49ers

Three things you need to know from 49ers' 23-3 Week 1 loss vs Panthers

Three things you need to know from 49ers' 23-3 Week 1 loss vs Panthers

SANTA CLARA -- Three things you need to know about the 49ers’ 23-3 loss to the Carolina Panthers in the opening week of the regular season on Sunday at Levi's Stadium:

1. The kid is all right
Things did not look good when 49ers rookie linebacker Reuben Foster went down in obvious pain with a right leg injury during the first quarter.

Foster is a dynamic player. He might already be the best player on the team. And the 49ers' defense got off to a good start with Foster flashing his sideline-to-sideline playmaking ability.

Foster’s injury was reason for massive concern, as it prompted the 49ers’ medical staff to bring a cart onto the field to take him back to the locker room for further observation. Thankfully for the 49ers, X-rays were negative. Although Foster was finished for the day, he still walked back to the sideline and stood to watch the remainder of the game.

The early indications are that Foster’s injury could keep him out a week or two, but a long-term injury was avoided. Foster promised, "I'll be back soon. Very, very, very soon."

2. Help is on the way
The 49ers knew they needed help at the guard positions. On the day of the 49ers’ final exhibition game, general manager John Lynch completed a trade to acquire former first-round draft pick Laken Tomlinson from the Detroit Lions.

Left guard Zane Beadles has really struggled, beginning in training camp. On Sunday, he surrendered a sack-fumble against Panthers defensive lineman Wes Horton in the first half that led to Carolina's first touchdown. Let’s not put too much blame on Beadles, but it certainly looks as if it’s only a matter of time before Tomlinson replaces him.

Running back Carlos Hyde did OK with 45 yards on nine carries, but they fell behind by so much that they had to abandon the run game in the second half. The 49ers gave up four sacks and at least eight quarterback hits. And of all the places where the 49ers had issues on Sunday, the spot where they might have a more talented player currently behind a starter is at left guard.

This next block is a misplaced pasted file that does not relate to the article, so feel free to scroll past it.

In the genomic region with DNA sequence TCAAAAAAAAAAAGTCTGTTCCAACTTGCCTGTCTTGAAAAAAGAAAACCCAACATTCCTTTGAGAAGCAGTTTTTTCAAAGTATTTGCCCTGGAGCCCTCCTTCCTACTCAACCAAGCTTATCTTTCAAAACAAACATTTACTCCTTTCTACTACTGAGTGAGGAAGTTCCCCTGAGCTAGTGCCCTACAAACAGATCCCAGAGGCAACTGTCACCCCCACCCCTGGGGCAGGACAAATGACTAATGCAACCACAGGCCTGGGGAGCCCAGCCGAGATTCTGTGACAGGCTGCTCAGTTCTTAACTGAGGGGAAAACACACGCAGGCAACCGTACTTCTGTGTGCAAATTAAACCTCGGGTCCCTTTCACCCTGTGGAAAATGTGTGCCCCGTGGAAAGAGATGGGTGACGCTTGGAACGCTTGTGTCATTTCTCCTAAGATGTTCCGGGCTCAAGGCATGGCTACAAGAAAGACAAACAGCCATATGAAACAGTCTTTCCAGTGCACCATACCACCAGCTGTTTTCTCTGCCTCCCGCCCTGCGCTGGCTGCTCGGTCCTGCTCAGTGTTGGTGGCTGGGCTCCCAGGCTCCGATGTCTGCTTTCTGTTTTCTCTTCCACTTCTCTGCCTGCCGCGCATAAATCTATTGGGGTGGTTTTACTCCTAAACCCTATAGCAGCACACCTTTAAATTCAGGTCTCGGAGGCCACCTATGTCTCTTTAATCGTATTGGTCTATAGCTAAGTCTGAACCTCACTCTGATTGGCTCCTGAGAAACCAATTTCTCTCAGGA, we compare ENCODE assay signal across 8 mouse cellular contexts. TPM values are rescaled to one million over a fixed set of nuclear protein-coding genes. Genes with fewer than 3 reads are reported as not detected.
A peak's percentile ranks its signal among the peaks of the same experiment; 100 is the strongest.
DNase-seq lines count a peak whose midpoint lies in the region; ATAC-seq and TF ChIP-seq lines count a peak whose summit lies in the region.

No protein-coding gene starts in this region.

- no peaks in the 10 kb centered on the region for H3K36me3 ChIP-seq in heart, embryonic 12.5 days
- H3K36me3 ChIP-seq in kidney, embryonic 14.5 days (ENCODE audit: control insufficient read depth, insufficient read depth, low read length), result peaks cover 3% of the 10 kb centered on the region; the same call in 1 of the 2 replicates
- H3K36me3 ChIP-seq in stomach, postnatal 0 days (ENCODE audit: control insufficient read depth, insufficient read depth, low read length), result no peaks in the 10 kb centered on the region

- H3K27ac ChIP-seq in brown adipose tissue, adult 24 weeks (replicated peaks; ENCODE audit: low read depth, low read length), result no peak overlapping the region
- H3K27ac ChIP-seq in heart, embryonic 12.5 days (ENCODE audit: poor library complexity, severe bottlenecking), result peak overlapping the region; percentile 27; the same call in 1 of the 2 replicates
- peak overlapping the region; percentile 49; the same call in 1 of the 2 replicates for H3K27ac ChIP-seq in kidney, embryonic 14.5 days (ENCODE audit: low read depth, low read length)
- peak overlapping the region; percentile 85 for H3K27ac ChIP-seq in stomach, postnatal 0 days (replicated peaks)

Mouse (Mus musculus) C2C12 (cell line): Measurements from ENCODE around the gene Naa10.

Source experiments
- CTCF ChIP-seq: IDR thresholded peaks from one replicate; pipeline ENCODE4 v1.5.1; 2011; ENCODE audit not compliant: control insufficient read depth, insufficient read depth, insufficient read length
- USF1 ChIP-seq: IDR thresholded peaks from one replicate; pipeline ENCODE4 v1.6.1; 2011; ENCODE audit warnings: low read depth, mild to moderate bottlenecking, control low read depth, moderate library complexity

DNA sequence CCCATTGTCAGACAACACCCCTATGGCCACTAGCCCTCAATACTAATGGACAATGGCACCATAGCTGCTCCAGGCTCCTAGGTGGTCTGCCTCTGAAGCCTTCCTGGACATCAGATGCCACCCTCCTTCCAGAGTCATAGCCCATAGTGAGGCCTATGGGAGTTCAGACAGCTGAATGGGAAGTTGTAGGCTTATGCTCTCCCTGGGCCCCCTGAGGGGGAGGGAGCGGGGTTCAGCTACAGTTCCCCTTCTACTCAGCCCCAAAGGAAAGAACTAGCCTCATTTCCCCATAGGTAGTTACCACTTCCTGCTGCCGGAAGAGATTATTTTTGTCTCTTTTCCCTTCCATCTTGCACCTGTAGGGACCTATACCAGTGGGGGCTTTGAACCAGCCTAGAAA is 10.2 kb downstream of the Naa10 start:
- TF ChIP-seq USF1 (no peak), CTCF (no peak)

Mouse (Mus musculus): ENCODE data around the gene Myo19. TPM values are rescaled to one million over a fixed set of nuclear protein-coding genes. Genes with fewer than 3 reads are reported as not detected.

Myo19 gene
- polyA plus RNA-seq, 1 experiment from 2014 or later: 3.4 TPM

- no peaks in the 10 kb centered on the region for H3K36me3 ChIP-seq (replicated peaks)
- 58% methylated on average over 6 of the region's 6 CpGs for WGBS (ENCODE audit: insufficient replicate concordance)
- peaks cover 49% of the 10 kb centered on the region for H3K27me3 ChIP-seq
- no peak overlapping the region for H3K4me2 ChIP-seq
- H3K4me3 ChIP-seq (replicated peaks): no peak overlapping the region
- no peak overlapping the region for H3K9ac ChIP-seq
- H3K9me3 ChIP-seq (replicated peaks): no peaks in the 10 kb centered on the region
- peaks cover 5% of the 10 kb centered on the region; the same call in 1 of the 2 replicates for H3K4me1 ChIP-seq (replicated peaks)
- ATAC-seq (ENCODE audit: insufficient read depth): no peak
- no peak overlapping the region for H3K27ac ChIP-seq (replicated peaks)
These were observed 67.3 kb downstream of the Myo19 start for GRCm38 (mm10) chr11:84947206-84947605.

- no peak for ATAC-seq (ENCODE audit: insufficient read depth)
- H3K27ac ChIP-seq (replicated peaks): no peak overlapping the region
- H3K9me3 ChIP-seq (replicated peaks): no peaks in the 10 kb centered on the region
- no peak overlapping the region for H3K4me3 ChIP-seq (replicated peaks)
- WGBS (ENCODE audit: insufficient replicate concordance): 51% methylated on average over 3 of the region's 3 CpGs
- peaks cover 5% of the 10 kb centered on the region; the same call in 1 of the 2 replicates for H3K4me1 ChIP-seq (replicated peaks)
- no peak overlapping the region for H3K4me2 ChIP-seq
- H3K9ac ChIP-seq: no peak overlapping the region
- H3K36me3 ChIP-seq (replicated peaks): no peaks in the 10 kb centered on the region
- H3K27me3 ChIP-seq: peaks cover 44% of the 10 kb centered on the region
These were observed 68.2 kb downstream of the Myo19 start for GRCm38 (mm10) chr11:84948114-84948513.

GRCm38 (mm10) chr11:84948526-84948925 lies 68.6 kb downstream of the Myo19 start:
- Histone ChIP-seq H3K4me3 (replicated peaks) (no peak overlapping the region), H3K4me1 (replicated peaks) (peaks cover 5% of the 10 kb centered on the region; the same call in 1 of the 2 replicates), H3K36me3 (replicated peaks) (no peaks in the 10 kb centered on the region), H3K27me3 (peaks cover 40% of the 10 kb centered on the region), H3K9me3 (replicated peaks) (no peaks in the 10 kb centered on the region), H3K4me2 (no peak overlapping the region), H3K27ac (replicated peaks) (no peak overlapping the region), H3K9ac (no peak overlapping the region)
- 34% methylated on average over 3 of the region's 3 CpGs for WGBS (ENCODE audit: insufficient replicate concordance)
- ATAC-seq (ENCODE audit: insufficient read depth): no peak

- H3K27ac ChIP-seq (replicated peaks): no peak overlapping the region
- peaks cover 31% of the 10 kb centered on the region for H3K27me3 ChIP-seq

3. It’s going to take time
Coach Kyle Shanahan’s offensive system is proven, but it also might be too complex to expect this collection of players to get it mastered so early in his tenure. The 49ers had pre-snap penalties, issues with the play clock and more than a few physical errors, too.

Quarterback Brian Hoyer was largely accurate, completing 24 of 35 pass attempts (68.6 percent). Wide receiver Marquise Goodwin should have caught Hoyer’s first deep ball, which almost assuredly would have led to the 49ers taking a first-quarter lead. Other times, Hoyer seemed to hold the ball too long when passes should have come out sooner.

Hoyer’s third-quarter interception -- a play that basically eliminated the possibility of a 49ers comeback -- was a matter of a demanding play call coupled with Panthers linebacker Luke Kuechly doing an outstanding job of baiting the quarterback. Hoyer turned his back entirely to the defense to sell a play fake. Kuechly had diagnosed exactly what was happening and got into position for the pick while Hoyer was not looking down the field. Kuechly stepped in front of 49ers tight end George Kittle for the interception.

Let's make one thing clear about the 49ers' quarterback situation: There is a significant gap between Hoyer and rookie backup quarterback C.J. Beathard, so there’s no reason to even be thinking along those lines at this point.

49ers veteran expected to play in Pro Bowl thanks to Eagles

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49ers veteran expected to play in Pro Bowl thanks to Eagles

UPDATED: The 49ers announced Monday morning that Joe Staley has accepted a spot on the NFC Pro Bowl team. He will replace Dallas offensive tackle Tyron Smith.

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Veteran 49ers left tackle Joe Staley is expected to benefit from the Philadelphia Eagles’ trip to the Super Bowl.

Staley, originally chosen as an alternate, is expected to be named to his sixth Pro Bowl to take the place of Eagles Pro Bowl tackle Lane Johnson.

The Pro Bowl will be played Sunday, Jan. 28, in Orlando, Florida. Members of the Super Bowl participant Eagles and New England Patriots will not play in the all-star game. The Eagles advanced to the Super Bowl on Sunday with a 38-7 victory over the Minnesota Vikings.

The other Pro Bowl offensive tackles representing the NFC are Dallas’ Tyron Smith and Los Angeles’ Andrew Whitworth, who replaced Washington’s Trent Williams.

Staley got off to a rough start last season as the 49ers opened on a nine-game losing streak. The idea of his career coming to an end began to creep into his mind, he said recently on the 49ers Insider Podcast.